Japanese thoughts, Movies and Dramas

Blue light Yokohama

….or should I say “bru raito yokohama”:-). Caught bits of this delightful song in the trailer of the movie “Aruite mo Aruite mo”. The movie’s title has been borrowed from this song.

“Aruite mo aruite mo, kofune no youni,

watashi wa yurete yurete,

anata no ude no naka”

The lines roughly mean, “As I keep walking, I sway like a boat, in your arms”.

This song  released in the year 1968, captures the romantic spirit of Yokohama. Strangely even after all these years, Yokohama still retains it’s charm as a romantic hangout making this song an evergreen tribute to the city.

Love this song for it’s simple lyrics.

Japanese thoughts, JLPT, Vocab and Grammar

Japanese not taught in classrooms

Most Japanese youngsters speak the kind of Japanese that is not taught in language school. The “masu” form of a verb is used only while speaking to superiors at work or probably while speaking to teachers at school. 80% of the time it is the plain form that is used while speaking to colleagues. Even if you spoke using “masu” form, your colleagues might still reply using slang and informal Japanese. Watching dramas is a good way to pick up spoken/ informal Japanese. Did you know that the site www.dramanote.com gives the complete dialogues of old Japanese dramas? So, when you hear a dialogue that you don’t understand, you can read the same in Japanese and look up the meaning “word by word” in a dictionary. Works similar to watching a movie/drama with Japanese subtitles. The site also gives a brief narration followed by a brief observation on the drama/movie. Definitely helps to pick up reading comprehension skills too.

night television tv video
Photo by Tookapic on Pexels.com
Japanese thoughts

Clean lines and perfect angles in Japan

The Japanese seem to love them as is clear from the curve that they draw on the road to indicate the angle at which you make a turn to the right or left. Most roads are narrow and you can rest assured that by taking the turn exactly at that angle you will stay within your lane no matter how big your vehicle.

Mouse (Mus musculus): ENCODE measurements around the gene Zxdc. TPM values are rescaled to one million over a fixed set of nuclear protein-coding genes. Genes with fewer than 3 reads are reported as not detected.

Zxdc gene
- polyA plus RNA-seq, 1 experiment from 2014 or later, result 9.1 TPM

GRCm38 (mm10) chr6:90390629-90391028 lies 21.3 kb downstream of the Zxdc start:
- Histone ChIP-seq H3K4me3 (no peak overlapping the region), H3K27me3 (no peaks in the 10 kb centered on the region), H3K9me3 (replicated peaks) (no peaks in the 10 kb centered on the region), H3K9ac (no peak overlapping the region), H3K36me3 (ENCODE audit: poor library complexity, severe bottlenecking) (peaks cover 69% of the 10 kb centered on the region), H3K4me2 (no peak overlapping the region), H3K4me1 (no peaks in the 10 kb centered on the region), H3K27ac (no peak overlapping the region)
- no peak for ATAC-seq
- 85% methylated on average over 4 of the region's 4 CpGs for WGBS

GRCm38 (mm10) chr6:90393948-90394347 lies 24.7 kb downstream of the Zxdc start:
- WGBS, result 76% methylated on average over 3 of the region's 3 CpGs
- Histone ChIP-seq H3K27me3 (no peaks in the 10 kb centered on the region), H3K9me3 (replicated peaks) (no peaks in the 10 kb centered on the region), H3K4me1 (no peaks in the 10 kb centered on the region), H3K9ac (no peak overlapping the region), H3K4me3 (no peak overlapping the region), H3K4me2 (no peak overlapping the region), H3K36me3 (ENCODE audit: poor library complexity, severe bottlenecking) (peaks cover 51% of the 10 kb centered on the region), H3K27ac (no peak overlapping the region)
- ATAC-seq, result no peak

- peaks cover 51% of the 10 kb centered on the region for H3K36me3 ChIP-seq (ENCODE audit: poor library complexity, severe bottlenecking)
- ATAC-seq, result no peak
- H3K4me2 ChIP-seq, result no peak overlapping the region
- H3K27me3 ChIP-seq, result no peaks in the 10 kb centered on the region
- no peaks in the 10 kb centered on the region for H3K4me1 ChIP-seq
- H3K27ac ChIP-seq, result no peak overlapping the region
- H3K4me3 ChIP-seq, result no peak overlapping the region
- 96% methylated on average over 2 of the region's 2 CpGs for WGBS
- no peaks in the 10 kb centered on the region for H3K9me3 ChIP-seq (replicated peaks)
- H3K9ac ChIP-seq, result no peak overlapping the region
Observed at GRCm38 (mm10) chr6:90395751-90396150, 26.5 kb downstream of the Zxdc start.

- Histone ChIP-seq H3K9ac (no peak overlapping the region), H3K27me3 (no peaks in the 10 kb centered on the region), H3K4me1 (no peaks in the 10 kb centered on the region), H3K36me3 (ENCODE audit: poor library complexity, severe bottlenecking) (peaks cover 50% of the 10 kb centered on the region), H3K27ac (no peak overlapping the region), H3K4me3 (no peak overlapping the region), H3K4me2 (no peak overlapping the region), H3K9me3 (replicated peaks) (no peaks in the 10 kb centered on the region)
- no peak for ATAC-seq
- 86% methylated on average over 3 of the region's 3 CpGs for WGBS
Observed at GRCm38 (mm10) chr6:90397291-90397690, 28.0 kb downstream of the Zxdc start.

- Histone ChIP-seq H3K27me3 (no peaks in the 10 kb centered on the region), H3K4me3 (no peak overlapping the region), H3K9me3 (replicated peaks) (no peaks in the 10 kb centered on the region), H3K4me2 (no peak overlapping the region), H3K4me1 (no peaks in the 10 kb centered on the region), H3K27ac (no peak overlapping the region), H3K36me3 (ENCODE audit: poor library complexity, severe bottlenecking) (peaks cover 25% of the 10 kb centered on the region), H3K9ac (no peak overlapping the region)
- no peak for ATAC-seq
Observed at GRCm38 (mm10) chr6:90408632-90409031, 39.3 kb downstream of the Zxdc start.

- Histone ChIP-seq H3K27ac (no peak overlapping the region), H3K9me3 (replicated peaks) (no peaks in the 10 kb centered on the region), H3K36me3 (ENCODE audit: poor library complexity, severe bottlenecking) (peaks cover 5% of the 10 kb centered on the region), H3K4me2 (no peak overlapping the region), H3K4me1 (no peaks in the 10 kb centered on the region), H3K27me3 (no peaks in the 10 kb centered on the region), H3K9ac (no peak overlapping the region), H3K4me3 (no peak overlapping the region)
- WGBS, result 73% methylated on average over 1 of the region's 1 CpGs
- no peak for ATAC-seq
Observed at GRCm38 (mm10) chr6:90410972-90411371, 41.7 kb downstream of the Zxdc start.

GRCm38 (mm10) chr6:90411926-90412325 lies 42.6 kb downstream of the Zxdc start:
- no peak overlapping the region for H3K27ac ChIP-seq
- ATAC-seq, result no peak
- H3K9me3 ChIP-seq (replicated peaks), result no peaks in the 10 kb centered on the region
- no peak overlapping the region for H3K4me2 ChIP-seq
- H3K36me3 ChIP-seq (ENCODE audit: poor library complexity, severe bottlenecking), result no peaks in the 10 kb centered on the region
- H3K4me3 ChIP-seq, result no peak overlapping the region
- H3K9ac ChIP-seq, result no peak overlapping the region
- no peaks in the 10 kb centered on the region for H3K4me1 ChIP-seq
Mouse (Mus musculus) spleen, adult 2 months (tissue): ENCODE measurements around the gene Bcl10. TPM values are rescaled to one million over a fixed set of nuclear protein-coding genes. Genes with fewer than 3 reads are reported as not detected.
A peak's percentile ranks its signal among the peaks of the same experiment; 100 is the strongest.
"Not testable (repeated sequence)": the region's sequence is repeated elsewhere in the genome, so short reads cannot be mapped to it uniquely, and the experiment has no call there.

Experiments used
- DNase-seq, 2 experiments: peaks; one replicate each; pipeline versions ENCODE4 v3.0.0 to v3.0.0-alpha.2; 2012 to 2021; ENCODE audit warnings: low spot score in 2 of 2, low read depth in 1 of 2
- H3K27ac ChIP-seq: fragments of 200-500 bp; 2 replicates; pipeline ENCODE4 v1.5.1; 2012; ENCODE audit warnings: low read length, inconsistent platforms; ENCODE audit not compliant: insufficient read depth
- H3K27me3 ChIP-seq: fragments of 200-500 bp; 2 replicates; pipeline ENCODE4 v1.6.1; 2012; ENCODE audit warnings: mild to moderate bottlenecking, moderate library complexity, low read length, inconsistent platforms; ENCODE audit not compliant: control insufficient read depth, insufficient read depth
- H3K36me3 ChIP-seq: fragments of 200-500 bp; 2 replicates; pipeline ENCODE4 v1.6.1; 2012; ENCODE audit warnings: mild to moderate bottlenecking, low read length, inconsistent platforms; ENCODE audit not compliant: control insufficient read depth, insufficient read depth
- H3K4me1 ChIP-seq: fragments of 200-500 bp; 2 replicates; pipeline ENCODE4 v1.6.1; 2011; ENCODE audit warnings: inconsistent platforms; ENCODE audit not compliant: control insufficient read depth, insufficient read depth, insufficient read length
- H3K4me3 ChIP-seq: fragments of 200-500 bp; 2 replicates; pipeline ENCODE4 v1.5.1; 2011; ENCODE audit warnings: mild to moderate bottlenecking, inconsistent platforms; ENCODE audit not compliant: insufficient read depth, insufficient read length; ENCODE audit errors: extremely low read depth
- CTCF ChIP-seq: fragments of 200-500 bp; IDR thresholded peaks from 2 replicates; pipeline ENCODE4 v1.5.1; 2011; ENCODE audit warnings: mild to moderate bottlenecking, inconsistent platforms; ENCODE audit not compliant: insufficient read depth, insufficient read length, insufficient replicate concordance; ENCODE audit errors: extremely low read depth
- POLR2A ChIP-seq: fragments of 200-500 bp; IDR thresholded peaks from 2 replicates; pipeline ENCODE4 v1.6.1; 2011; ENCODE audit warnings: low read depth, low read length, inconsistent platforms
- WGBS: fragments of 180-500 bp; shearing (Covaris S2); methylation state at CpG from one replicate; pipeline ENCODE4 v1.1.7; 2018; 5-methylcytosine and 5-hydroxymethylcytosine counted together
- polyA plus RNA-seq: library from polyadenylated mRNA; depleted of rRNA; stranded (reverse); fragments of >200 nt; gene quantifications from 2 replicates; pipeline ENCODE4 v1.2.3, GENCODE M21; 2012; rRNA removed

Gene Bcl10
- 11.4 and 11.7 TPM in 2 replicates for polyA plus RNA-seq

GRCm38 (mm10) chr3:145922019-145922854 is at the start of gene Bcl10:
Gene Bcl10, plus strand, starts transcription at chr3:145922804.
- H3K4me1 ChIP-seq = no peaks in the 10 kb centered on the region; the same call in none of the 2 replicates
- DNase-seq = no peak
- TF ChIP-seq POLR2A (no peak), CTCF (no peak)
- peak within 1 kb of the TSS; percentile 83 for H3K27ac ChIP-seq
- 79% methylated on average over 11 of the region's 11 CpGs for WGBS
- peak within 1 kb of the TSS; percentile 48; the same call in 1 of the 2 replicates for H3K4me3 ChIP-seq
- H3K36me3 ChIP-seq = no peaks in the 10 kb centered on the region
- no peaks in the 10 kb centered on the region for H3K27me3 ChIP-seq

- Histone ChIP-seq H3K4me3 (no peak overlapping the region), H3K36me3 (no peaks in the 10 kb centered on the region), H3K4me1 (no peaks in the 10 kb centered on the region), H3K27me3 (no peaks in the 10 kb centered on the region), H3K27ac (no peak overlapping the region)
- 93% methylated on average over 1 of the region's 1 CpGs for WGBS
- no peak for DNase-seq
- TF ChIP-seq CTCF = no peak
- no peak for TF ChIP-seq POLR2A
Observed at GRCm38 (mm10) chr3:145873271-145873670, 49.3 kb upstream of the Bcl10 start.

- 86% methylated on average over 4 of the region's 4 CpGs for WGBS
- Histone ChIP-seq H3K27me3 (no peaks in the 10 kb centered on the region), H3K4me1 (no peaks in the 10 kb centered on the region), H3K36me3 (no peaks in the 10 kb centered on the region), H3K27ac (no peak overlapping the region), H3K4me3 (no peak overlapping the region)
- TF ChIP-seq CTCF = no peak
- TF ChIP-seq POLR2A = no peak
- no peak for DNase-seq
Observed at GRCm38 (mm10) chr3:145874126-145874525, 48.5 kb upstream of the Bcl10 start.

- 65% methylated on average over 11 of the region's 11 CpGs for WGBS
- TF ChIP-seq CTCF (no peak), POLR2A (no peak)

Even the randomly placed rocks at a zen garden have a certain aesthetic appeal to it. Apparently, the rocks at Ryoanji have been so arranged that viewed from any angle only 14 out of the 15 rocks are visible at a time.

The Japanese tea ceremony is another instance where you turn your tea cup at a particular angle, lift it and transfer it to another hand in a particular way. There is a certain way the teapot is held and tea is poured. So Zen..so neat!

The traditional Japanese bow is made at different angles depending upon the person you are bowing to. You’d bend 45° (Keirei) to show respect and 70° (Saikeirei) to show respect to the point of reverence:-). You would probably just mildly nod your head for someone who is junior to you.

Even Japan’s funkiest architecture seem well thought out – with clean lines and angles. Nothing ever seems out of place in Japan to the point where you begin to think the Japanese have some kind of “obsessive compulsive disorder” :-).


(picture source- wiki and trendir)
Japanese thoughts

How proficient are you in your mother tongue?


This does not simply refer to the ability to make yourself understood. How many of us can give a decent speech in our own mother tongue – a speech that is not laced with too many foreign words, a speech without grammar mistakes?